Acute respiratory failure due to hemothorax after posterior correction surgery for adolescent idiopathic scoliosis: a case report
- Equal contributors
1 Department of Orthopaedic Surgery, Keio University School of Medicine, Tokyo, Japan
2 Department of Advanced Treatment for Spine and Spinal Cord Disorders, Keio University School of Medicine, Tokyo, Japan
BMC Musculoskeletal Disorders 2013, 14:132 doi:10.1186/1471-2474-14-132Published: 11 April 2013
Although posterior correction and fusion surgery using pedicle screws carries the risk of vascular injury, a massive postoperative hemothorax in a patient with adolescent idiopathic scoliosis (AIS) is quite rare. We here report a case of a 12-year-old girl with AIS who developed a massive postoperative hemothorax.
The patient had a double thoracic curve with Cobb angles of 63° at T2-7 and 54° at T7-12. Posterior correction and fusion surgery was performed using a segmental pedicle screw construct placed between T2 and T12. Although the patient's respiration was stable during the surgery, 20 minutes after removing the trachea tube, the patient’s pulse oximetry oxygen saturation suddenly decreased to 80%. A contrast CT scan showed a massive left hemothorax, and a drainage tube was quickly inserted into the chest. The patient was re-intubated and a positive end-expiratory pressure of 5 cmH2O applied, which successfully stopped the bleeding. The patient was extubated 4 days after surgery without incident. Based on contrast CT scans, it was suspected that the hemothorax was caused by damage to the intercostal arteries or branches during pedicle probing on the concave side of the upper thoracic curve. Extensive post-surgical blood tests, echograms, and CT and MRI radiographs did not detect coagulopathy, pulmonary or vascular malformation, or any other possible causative factors.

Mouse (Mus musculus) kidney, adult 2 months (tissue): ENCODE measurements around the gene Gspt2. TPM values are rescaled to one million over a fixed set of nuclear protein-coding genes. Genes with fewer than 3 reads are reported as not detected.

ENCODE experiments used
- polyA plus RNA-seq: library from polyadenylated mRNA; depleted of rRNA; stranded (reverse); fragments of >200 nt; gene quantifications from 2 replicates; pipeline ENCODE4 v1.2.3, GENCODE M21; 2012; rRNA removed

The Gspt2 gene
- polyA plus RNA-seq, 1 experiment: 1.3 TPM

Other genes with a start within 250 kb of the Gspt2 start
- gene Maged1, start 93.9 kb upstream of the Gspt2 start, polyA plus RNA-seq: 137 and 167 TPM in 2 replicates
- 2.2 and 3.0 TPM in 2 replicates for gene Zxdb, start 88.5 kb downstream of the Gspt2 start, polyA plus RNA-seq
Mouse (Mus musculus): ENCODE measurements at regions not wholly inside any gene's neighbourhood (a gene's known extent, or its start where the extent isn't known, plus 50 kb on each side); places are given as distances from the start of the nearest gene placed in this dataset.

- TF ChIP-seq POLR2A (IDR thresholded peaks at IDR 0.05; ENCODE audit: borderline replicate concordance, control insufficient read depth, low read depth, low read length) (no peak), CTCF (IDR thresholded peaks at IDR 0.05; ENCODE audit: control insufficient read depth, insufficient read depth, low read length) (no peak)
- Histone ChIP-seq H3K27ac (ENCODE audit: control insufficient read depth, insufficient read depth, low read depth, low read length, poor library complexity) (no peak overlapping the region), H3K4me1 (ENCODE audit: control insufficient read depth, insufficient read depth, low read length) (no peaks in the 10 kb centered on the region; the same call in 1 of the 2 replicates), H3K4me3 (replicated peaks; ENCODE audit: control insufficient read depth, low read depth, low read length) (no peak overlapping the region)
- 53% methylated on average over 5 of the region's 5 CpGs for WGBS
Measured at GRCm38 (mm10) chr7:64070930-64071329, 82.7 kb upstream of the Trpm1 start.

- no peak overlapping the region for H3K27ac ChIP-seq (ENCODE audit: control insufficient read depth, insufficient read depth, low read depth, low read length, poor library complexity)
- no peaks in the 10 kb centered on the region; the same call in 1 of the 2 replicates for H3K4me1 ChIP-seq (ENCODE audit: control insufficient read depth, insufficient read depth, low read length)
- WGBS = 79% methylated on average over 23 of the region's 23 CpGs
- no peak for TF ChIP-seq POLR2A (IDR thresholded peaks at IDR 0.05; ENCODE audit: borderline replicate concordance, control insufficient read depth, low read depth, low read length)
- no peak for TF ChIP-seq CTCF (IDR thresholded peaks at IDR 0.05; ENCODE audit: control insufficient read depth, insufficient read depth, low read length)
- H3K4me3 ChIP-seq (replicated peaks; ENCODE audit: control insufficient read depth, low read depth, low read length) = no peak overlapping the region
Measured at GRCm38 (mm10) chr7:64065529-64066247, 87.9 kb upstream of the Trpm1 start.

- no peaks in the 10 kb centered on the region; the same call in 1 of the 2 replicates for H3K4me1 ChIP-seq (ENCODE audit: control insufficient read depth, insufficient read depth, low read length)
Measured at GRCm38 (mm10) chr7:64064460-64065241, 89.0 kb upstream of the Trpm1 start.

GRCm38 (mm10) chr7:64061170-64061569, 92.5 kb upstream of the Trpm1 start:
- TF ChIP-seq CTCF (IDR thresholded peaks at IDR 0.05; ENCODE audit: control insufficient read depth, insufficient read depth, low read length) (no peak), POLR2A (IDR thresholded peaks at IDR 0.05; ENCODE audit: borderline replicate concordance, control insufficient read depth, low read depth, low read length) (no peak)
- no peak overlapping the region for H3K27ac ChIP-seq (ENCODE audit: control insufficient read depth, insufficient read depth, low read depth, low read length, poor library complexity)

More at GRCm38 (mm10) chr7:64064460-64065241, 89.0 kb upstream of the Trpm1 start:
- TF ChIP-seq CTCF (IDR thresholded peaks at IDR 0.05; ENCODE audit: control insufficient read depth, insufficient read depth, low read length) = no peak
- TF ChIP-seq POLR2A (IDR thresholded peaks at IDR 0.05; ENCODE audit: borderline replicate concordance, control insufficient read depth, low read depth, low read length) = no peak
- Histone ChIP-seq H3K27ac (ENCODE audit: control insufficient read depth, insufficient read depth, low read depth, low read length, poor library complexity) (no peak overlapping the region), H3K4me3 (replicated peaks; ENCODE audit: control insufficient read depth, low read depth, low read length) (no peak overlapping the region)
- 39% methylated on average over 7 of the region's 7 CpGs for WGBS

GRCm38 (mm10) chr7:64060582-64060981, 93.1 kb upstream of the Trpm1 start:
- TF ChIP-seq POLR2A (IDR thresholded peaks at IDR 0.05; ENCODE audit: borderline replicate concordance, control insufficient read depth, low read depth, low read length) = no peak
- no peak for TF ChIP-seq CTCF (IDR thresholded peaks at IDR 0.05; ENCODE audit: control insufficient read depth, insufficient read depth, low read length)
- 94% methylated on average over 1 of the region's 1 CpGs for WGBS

This case underscores the potential risk of massive hemothorax related to thoracic pedicle screw placement, and illustrates that for this serious complication, respiratory management with positive airway pressure, along with a chest drainage tube, can be an effective treatment option.